Angels must have had my back that day because the mechanic who owned that service station recognized a damsel in distress and was kind. He was wonderful, in fact. He let Bogart and I sit in his air-conditioned office while he took the flat tire off and put the spare donut on. He lent me his phone so I could call Jim and let him know what happened. And he didn’t charge me a penny.
Jim Russ was similarly understanding and said not to worry, that he had a lot of paperwork to catch up on and he wasn’t going anywhere for hours.
Driving 40-miles an hour in the far right lane with my hazard lights on, I made it to the traffic bureau two hours late. When I walked in, the guard at the front desk said Jim had gone to lunch but left a message that I should meet him at the restaurant and that I’d need to drive him back here to his office afterward.
If being two hours late wasn’t enough of a bad first impression, I now looked out at my smelly jalopy with the large, unwelcoming beast in the back seat and knew that I had no shot at a good impression now. If the stench and the mess weren’t enough to make him think twice about hiring me, Bogart had a habit of staring menacingly over the shoulder of anyone who wasn’t me in the front seat. This was disastrous.
I asked the security guard, “May I borrow your car?”
Anything had to be better than what I was driving. He declined.
I drove to the restaurant and met the director inside. After exchanging pleasantries and thanking him for waiting for me, Jim asked, “You live in Philadelphia. Why do you want to report traffic here?” I recounted the fiasco of being hired by the Philadelphia office, being sent to an audition in New York, and then getting ghosted. Rummaging through my purse, I asked him if he needed to hear my audition tape; I had it with me. Jim looked me in the eye and said, “No, I don’t need to hear it. Anyone who has worked this hard to get this job, deserves this job.”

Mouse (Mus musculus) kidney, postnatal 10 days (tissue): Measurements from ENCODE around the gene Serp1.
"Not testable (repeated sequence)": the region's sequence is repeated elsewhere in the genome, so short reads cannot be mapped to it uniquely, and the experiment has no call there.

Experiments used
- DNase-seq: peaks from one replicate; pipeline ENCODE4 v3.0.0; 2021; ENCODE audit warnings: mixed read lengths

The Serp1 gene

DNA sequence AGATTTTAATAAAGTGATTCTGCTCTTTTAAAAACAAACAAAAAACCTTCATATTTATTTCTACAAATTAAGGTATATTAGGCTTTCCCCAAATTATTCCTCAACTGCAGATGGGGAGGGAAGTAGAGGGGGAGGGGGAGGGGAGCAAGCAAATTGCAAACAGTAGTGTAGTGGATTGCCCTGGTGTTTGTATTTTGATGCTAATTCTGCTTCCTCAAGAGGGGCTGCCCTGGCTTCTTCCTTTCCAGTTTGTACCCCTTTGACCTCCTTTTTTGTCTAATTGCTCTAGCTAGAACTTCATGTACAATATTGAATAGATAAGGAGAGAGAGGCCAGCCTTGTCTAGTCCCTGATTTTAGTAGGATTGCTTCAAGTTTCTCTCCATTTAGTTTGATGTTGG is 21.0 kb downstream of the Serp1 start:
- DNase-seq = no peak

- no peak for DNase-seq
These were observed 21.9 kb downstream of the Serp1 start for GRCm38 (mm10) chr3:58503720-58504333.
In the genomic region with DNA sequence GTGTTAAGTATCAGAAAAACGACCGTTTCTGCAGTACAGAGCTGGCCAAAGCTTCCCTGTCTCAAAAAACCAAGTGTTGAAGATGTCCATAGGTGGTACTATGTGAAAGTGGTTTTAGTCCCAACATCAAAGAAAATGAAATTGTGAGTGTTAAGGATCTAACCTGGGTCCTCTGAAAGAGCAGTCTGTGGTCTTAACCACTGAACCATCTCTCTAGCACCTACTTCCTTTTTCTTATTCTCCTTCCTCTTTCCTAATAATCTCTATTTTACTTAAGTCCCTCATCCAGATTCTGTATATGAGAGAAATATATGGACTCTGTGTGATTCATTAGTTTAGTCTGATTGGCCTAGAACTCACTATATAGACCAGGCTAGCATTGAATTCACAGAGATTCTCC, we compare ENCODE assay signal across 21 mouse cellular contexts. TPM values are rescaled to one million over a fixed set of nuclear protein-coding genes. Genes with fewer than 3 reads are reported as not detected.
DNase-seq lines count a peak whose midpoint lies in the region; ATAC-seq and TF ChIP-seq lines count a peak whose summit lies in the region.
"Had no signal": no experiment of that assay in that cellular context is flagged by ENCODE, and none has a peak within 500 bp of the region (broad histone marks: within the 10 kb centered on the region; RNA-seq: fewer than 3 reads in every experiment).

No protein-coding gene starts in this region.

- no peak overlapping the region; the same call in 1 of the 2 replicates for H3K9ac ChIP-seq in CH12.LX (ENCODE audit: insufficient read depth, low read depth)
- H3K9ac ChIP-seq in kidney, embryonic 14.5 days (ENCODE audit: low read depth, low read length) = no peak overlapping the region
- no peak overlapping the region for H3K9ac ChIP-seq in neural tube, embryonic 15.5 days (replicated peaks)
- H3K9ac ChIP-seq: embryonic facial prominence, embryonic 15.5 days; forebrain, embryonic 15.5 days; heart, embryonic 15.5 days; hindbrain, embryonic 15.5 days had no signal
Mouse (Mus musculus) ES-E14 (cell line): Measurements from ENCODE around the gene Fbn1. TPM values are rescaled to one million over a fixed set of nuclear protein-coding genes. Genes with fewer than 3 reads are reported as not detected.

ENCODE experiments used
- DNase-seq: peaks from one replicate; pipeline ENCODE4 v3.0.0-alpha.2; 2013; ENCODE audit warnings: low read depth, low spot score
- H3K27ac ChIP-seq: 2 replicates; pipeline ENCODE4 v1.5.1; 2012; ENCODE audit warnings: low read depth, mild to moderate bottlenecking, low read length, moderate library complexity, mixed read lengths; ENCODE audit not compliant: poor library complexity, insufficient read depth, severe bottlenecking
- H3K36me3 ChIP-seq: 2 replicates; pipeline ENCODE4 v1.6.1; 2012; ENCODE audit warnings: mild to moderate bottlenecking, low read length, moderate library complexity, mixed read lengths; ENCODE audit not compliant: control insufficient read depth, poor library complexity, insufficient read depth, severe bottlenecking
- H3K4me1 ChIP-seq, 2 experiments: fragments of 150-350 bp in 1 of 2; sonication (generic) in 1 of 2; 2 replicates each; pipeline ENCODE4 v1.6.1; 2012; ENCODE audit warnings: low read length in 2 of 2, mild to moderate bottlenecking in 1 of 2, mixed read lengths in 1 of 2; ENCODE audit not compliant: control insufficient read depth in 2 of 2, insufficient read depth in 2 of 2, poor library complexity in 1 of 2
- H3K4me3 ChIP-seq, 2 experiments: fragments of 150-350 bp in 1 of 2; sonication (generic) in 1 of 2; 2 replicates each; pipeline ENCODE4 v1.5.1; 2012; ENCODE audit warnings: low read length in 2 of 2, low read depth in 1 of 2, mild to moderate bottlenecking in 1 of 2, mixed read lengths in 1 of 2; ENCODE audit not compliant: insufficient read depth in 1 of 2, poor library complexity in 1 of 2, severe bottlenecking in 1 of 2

I shuttled Jim back to his office and it was as if Bogart knew the man in the front seat sitting next to me was a friend, not a foe. He lazily sniffed him and then went back to sleep. And Jim seemed unfazed by my wreck of an auto. The first-impression disaster I feared was averted. (And the job offer was still intact!)
Thanks to Jim Russ, I reported traffic from 3 am to 10 am on WTOP radio every weekend for a year. Every Friday at midnight, I got in my car in Philly, drove to DC, and was on the air by 3 am on Saturday. After my Saturday shift, I had dinner and slept on a friend’s floor in Baltimore till 2 am. Then it was back to the studio for my 3 am shift on Sunday where I reported traffic till 10 am and then drove home to Philly.
It was one of the hardest gigs of my life. But WTOP was the leading Arbitron station in the country and the training and experience Jim Russ gave me were priceless. Jim Russ died in August 2021. He was kind and decent and gave me the opportunity of a lifetime. I'll always be grateful that our lives connected on that July 4th.